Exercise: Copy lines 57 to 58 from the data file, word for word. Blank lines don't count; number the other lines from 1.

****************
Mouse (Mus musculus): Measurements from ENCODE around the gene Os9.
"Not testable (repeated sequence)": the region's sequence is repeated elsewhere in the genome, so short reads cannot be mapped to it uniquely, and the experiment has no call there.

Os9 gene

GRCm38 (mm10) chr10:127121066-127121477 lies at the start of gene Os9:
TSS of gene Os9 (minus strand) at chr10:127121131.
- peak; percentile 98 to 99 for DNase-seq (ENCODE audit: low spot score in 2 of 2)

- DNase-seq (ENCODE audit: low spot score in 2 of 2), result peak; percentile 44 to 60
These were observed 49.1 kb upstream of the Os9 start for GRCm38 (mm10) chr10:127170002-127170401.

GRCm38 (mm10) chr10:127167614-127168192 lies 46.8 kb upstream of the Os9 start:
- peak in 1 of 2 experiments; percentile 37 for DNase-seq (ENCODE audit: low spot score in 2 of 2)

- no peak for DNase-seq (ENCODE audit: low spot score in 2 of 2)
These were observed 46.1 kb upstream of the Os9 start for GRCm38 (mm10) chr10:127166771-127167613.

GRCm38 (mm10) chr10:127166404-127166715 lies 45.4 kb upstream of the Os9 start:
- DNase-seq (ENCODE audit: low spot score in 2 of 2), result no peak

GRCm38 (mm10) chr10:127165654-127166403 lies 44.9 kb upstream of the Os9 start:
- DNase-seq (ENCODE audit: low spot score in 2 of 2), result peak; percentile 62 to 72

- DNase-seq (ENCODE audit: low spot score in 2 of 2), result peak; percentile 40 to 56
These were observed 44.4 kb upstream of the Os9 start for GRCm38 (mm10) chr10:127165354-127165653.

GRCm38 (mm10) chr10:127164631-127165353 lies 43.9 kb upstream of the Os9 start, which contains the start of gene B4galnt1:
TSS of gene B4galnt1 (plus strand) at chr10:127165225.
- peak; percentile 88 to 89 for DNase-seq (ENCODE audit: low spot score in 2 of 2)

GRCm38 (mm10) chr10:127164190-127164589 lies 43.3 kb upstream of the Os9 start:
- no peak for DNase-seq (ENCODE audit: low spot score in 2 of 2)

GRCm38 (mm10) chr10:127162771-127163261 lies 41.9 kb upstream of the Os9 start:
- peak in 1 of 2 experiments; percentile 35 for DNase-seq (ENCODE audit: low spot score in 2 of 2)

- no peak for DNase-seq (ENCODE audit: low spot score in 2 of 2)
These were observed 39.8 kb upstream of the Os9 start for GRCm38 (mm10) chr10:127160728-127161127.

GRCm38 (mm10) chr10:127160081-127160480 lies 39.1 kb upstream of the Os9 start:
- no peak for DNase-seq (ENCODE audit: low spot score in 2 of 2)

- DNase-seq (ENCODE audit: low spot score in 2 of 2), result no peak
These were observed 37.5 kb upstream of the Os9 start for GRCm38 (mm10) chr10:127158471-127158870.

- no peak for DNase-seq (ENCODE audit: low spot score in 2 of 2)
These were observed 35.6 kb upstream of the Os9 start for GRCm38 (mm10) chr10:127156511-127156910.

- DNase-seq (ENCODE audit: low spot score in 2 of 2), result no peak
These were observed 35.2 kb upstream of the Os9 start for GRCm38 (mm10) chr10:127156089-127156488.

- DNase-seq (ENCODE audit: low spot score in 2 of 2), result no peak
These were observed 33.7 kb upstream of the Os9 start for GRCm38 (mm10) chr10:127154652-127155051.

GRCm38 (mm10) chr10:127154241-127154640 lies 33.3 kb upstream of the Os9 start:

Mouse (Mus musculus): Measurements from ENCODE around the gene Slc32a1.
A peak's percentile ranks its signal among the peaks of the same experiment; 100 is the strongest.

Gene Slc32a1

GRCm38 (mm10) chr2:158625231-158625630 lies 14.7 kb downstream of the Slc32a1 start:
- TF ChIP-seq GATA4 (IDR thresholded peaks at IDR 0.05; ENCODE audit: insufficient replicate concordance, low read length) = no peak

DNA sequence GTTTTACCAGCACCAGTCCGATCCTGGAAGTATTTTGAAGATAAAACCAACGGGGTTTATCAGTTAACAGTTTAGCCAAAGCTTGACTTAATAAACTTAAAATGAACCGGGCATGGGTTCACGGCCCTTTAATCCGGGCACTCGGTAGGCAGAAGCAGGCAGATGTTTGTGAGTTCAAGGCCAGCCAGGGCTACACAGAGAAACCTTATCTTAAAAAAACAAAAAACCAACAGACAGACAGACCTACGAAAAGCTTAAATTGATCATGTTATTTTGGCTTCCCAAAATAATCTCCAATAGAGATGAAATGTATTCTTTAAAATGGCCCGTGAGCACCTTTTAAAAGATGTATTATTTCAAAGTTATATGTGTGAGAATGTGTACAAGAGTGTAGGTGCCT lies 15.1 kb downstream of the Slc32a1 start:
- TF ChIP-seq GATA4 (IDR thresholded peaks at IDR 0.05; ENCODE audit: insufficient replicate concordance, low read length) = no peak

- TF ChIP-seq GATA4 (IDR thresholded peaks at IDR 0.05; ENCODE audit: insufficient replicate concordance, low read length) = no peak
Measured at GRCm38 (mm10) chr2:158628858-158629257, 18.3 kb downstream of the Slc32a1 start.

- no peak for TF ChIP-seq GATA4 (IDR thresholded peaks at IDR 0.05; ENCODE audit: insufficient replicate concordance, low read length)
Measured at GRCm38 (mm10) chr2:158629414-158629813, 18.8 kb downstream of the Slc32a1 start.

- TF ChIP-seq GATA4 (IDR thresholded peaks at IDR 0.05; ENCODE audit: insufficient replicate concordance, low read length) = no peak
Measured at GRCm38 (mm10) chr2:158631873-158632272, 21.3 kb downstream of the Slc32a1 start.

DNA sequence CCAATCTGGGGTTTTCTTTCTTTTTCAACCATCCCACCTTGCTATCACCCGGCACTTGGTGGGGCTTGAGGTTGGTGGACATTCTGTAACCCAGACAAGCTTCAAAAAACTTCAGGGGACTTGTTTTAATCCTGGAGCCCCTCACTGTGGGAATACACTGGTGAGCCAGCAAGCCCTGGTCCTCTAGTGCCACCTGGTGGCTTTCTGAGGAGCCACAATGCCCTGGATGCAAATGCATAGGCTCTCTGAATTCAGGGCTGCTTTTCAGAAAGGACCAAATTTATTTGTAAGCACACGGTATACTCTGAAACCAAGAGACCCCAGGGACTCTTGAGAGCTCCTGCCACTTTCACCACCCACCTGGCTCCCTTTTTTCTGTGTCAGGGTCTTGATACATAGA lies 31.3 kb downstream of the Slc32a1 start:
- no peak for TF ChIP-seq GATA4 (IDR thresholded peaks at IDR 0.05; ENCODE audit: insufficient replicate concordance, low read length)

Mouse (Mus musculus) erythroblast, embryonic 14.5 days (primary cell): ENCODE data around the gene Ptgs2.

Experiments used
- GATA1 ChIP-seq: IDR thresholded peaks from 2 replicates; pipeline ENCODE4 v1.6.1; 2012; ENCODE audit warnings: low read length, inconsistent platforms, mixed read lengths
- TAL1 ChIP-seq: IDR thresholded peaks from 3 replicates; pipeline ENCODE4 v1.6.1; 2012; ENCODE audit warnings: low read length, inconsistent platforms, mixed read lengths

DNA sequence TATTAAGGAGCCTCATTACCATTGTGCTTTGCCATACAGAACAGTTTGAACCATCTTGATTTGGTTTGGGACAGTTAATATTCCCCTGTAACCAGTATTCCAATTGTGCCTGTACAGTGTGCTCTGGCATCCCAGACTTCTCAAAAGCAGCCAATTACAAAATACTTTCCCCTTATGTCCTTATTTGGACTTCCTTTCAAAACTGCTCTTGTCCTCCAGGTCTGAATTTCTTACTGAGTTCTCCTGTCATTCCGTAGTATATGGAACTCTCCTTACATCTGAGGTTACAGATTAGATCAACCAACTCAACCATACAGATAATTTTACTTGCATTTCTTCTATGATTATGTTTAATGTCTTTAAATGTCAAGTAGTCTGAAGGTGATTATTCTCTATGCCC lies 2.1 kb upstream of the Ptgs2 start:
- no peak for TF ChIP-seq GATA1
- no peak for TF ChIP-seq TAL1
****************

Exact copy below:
- TAL1 ChIP-seq: IDR thresholded peaks from 3 replicates; pipeline ENCODE4 v1.6.1; 2012; ENCODE audit warnings: low read length, inconsistent platforms, mixed read lengths

DNA sequence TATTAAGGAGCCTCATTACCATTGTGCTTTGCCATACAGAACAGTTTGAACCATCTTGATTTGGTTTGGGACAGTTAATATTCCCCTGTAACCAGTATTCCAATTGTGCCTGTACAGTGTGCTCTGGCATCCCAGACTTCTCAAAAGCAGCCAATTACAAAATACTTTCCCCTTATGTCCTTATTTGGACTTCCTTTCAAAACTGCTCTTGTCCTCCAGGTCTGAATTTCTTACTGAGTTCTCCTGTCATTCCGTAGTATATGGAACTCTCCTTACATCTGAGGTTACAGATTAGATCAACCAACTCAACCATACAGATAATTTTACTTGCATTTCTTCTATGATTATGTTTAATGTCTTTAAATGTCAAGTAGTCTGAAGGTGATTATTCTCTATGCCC lies 2.1 kb upstream of the Ptgs2 start: